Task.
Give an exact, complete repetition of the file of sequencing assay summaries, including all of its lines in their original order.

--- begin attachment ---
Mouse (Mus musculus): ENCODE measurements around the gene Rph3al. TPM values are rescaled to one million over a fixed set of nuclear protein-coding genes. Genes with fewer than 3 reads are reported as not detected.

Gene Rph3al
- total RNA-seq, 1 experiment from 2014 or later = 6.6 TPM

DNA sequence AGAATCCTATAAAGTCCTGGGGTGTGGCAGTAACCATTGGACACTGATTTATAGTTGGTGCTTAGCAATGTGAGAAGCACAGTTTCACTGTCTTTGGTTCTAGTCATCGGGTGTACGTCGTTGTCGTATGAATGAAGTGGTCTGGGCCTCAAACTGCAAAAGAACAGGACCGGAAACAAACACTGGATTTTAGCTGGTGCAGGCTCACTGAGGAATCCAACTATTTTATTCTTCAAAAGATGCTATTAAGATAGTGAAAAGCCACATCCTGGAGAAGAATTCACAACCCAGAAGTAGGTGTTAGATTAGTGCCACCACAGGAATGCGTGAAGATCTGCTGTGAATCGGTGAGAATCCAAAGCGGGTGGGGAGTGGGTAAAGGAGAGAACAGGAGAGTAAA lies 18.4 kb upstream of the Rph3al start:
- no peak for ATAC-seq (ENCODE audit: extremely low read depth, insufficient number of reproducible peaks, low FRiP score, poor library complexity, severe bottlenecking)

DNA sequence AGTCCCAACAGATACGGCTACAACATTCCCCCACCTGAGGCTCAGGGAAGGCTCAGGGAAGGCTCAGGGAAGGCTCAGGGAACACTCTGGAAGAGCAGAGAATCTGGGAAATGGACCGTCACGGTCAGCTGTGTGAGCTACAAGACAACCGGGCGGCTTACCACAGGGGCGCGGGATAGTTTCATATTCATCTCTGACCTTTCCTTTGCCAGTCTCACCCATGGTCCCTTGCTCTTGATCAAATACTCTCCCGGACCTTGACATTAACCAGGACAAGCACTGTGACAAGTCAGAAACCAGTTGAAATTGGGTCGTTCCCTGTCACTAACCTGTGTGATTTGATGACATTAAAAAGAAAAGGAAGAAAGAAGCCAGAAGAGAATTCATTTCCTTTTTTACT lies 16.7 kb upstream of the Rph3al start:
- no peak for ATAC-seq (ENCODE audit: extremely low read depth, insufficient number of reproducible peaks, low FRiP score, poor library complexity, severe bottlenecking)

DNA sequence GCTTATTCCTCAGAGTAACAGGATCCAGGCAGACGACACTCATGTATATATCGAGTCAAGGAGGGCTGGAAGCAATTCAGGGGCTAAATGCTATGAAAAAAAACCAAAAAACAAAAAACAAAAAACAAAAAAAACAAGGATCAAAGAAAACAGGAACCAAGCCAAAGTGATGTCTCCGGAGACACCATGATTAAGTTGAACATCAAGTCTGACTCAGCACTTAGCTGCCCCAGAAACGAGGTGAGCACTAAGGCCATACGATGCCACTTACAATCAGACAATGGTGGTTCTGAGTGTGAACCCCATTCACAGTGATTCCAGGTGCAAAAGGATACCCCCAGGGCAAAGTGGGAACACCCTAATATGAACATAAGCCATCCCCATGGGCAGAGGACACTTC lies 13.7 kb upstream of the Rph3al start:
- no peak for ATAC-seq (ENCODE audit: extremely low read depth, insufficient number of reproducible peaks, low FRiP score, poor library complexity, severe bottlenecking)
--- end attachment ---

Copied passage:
Mouse (Mus musculus): ENCODE measurements around the gene Rph3al. TPM values are rescaled to one million over a fixed set of nuclear protein-coding genes. Genes with fewer than 3 reads are reported as not detected.

Gene Rph3al
- total RNA-seq, 1 experiment from 2014 or later = 6.6 TPM

DNA sequence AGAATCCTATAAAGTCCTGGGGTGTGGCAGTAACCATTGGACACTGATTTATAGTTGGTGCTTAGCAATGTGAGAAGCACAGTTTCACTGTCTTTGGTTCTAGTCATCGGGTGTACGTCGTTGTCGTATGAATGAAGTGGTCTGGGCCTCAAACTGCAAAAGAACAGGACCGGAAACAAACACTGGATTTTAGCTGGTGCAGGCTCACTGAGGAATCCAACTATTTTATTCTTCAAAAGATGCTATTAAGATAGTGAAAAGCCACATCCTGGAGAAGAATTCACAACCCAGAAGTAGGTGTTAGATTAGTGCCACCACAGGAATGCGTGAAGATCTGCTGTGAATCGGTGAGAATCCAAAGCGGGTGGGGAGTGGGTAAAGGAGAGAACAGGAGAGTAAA lies 18.4 kb upstream of the Rph3al start:
- no peak for ATAC-seq (ENCODE audit: extremely low read depth, insufficient number of reproducible peaks, low FRiP score, poor library complexity, severe bottlenecking)

DNA sequence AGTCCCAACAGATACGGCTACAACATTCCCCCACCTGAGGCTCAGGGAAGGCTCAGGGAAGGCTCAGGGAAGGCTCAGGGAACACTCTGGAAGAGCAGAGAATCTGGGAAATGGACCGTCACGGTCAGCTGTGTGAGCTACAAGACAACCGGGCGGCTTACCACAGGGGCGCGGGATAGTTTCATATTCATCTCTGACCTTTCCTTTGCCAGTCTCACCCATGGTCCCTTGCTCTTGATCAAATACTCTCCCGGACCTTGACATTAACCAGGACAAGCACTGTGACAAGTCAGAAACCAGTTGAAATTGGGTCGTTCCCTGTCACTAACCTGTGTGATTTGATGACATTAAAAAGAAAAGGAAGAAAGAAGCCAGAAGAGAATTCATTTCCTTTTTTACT lies 16.7 kb upstream of the Rph3al start:
- no peak for ATAC-seq (ENCODE audit: extremely low read depth, insufficient number of reproducible peaks, low FRiP score, poor library complexity, severe bottlenecking)

DNA sequence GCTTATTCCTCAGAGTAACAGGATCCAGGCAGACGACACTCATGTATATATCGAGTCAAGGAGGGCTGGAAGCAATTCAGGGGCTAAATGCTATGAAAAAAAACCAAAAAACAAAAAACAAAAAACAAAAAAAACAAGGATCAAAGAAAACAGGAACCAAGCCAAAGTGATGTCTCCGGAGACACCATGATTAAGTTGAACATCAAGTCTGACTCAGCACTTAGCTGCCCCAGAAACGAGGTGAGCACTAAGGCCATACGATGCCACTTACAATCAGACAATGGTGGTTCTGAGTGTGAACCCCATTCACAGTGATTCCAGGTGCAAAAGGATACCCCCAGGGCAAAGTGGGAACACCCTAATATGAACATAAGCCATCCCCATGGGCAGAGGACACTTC lies 13.7 kb upstream of the Rph3al start:
- no peak for ATAC-seq (ENCODE audit: extremely low read depth, insufficient number of reproducible peaks, low FRiP score, poor library complexity, severe bottlenecking)